One of the greatest challenges to the global economy and ecology is the escalating urbanisation of the world population. By 2050, according to UN predictions, 66% of all humans will be settled in cities, putting enormous strain on food production and infrastructure, with further risks of epidemic disease and international conflict as consequences. To many, urbanisation appears to be an irreversible force, a tale of the triumph of the city and the degradation of the countryside to a productive unit.
However, relatively few scholars have questioned the central issue with this narrative, namely its linearity. Despite a long scholarly tradition of urbanity studies within several academic disciplines, the modern industrial city is still regarded as the final outcome of a long (and natural) evolution from nomadic life through villages to urbanity. The prevalence of this narrative is problematic, as the archaeological record clearly shows that world communities repeatedly urbanised and completely de-urbanised, both in the short and the long term. War, famine, pestilence, and ecological disasters are often cited as the reasons for collapse and consequent urban abandonment, but the mechanics of complete de-urbanisation of communities are rarely addressed in the same way as those of urbanisation itself. Consequently, whereas urbanisation in the long term is understood as a process, complete de-urbanisation is regarded as an event – the abandonment of the city. The implications of the cyclical urbanisation and de-urbanisation of communities – as clearly discernible in the long-term archaeological record – are therefore never fully addressed.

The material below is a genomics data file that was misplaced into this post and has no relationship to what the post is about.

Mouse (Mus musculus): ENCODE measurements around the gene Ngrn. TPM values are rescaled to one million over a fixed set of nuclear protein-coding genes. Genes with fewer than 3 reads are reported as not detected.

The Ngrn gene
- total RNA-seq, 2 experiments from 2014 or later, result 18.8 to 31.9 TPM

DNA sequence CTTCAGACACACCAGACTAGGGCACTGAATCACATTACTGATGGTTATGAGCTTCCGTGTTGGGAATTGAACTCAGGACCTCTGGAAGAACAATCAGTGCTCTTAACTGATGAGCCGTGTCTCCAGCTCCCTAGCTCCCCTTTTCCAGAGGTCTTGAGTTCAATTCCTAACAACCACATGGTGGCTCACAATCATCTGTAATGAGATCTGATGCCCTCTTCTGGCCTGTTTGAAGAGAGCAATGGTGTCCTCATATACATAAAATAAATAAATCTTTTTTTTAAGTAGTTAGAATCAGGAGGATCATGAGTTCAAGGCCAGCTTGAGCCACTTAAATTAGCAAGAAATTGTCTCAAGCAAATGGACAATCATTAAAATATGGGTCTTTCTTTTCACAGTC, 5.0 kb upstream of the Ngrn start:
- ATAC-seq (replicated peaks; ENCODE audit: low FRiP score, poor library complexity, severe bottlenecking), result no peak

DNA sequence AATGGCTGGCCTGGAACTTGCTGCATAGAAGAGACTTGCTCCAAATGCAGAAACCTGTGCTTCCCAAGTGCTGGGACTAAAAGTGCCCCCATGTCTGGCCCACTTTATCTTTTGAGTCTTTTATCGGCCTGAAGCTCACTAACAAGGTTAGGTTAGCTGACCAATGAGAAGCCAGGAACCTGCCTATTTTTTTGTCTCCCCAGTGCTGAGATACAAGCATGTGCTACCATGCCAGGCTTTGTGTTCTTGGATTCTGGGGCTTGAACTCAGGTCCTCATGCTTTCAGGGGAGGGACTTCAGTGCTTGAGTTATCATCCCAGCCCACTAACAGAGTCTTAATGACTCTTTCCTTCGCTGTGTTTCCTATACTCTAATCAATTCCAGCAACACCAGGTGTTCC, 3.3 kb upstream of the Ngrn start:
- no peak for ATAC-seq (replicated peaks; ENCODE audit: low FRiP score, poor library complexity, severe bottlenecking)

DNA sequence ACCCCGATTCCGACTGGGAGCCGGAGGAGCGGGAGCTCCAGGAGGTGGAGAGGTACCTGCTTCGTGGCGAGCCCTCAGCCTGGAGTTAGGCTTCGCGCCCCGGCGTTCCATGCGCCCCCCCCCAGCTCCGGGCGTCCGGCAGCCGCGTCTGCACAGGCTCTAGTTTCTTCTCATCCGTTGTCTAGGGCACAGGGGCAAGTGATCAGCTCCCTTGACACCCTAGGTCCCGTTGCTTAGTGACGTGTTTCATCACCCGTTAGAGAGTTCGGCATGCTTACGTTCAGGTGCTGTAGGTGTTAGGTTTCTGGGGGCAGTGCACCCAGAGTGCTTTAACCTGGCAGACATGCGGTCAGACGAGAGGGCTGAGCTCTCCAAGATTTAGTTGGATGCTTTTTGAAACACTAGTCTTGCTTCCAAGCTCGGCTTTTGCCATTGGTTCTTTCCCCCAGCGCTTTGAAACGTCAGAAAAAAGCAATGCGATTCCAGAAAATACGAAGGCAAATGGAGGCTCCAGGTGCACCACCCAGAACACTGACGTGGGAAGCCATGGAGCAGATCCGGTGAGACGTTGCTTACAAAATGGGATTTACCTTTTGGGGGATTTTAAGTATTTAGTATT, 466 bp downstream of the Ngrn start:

During my three-year Wenner-Gren postdoc at the University of Thessaly at Volos and the Swedish Institute at Athens, I will address this issue using a very specific yet highly influential case, the poleis or city-states of ancient Greece. The ancient Greek city or polis is commonly regarded as the beginning of Western urbanism, the starting point which led to the great cities of the Roman Empire and later to the Medieval and Industrial cities, and are consequently of great importance to our understanding of the origins of urbanity itself. At the end of my project, I hope to be able to demonstrate that the poleis were relatively short-lived as settlements because they were political and top-down rather than organic and bottom-up entities. Instead of being the outcome of the rural economies in which they were found, their cyclic existence closely followed the coming and going of empires, kingdoms and leagues.
From the web page: Swedish Institute at Athens